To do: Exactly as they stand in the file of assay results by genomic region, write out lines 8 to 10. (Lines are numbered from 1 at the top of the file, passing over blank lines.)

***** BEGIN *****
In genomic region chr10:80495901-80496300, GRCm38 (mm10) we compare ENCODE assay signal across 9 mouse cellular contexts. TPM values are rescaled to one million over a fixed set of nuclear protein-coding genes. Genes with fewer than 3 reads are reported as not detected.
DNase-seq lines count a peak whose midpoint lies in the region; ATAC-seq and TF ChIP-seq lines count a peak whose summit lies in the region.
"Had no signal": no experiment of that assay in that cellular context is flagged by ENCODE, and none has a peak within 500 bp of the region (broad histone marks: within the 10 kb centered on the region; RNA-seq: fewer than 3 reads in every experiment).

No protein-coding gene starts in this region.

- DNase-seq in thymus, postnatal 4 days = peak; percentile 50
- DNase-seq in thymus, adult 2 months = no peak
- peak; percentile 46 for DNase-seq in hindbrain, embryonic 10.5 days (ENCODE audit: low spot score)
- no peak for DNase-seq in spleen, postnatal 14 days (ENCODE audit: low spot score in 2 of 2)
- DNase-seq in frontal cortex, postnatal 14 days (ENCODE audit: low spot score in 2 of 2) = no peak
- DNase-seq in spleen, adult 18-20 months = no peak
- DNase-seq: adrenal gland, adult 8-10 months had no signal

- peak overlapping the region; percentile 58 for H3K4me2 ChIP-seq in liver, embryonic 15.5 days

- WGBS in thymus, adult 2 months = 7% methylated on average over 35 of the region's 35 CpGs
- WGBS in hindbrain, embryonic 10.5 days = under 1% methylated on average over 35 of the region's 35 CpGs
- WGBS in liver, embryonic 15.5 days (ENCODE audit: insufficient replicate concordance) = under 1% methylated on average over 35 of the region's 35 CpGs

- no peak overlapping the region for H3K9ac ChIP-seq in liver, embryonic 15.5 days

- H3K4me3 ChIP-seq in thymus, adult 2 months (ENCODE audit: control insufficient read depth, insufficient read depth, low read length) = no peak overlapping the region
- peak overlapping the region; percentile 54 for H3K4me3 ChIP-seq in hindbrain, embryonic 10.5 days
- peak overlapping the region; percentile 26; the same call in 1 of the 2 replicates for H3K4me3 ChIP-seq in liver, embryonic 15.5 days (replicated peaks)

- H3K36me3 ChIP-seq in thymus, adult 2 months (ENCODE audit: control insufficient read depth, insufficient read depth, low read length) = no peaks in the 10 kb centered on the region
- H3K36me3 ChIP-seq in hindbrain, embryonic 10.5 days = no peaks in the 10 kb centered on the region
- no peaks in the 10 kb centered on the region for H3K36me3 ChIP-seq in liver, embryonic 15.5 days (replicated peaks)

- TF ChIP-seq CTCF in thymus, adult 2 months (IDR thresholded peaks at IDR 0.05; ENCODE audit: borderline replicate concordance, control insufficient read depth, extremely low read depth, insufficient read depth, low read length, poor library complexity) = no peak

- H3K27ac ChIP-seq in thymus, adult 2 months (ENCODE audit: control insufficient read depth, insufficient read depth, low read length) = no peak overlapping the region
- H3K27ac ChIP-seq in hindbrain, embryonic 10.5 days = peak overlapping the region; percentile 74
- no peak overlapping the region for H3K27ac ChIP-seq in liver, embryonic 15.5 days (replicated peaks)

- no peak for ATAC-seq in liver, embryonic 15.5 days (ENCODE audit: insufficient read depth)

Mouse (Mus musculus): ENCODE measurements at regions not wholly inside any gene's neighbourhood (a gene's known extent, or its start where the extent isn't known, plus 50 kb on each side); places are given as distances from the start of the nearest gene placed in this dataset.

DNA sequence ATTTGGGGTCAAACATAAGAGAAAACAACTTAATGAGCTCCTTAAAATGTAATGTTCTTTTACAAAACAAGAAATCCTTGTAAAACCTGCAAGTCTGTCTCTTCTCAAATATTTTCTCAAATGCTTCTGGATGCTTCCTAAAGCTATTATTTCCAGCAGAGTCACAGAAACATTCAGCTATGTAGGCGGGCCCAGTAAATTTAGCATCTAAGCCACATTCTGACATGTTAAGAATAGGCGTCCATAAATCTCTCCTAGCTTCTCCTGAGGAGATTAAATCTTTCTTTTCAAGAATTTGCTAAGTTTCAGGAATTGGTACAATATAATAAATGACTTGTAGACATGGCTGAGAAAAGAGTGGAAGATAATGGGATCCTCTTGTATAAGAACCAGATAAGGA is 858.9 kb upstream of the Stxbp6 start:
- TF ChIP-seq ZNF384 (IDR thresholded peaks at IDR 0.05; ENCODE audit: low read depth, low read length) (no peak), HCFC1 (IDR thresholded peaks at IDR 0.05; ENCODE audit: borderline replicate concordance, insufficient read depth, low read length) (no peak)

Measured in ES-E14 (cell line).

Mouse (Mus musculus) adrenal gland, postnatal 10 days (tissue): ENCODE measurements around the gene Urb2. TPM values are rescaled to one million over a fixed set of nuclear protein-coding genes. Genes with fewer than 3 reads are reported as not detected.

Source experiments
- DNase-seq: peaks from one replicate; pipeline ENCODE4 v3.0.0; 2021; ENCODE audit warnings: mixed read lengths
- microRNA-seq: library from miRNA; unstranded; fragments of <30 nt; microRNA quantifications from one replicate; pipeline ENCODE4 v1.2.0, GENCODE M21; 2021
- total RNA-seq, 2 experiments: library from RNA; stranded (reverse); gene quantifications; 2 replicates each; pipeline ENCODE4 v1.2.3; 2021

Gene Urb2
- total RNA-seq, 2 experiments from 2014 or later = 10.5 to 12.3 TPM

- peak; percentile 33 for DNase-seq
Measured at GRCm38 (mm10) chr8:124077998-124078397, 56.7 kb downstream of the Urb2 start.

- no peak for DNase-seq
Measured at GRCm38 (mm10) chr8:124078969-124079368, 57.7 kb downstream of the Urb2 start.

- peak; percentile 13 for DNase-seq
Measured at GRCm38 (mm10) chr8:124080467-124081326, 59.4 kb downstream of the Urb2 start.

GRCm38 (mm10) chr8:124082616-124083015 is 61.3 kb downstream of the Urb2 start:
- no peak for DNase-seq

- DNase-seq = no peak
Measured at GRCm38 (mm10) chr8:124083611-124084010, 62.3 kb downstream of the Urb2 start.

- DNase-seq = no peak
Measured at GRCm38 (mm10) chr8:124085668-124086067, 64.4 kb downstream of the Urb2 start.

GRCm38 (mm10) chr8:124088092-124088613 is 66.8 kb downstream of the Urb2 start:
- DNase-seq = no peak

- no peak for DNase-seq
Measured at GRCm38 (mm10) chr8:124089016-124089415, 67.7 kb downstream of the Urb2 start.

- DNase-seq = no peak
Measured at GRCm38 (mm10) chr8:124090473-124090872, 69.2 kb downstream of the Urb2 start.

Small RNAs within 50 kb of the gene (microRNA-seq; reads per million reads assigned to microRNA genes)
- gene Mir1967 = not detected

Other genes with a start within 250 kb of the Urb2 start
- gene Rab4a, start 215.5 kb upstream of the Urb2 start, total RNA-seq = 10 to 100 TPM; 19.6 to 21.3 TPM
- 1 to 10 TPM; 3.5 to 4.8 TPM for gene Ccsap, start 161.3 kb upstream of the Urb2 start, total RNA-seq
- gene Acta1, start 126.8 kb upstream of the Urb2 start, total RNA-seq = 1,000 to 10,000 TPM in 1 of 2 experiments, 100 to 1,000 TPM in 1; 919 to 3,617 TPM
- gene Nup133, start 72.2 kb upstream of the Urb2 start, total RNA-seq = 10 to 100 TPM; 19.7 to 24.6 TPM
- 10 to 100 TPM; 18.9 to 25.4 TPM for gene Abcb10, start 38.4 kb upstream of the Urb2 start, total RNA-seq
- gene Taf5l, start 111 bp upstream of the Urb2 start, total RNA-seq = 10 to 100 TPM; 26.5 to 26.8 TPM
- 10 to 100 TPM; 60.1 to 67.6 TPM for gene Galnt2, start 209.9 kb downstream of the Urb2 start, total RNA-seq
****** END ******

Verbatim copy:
- no peak for DNase-seq in spleen, postnatal 14 days (ENCODE audit: low spot score in 2 of 2)
- DNase-seq in frontal cortex, postnatal 14 days (ENCODE audit: low spot score in 2 of 2) = no peak
- DNase-seq in spleen, adult 18-20 months = no peak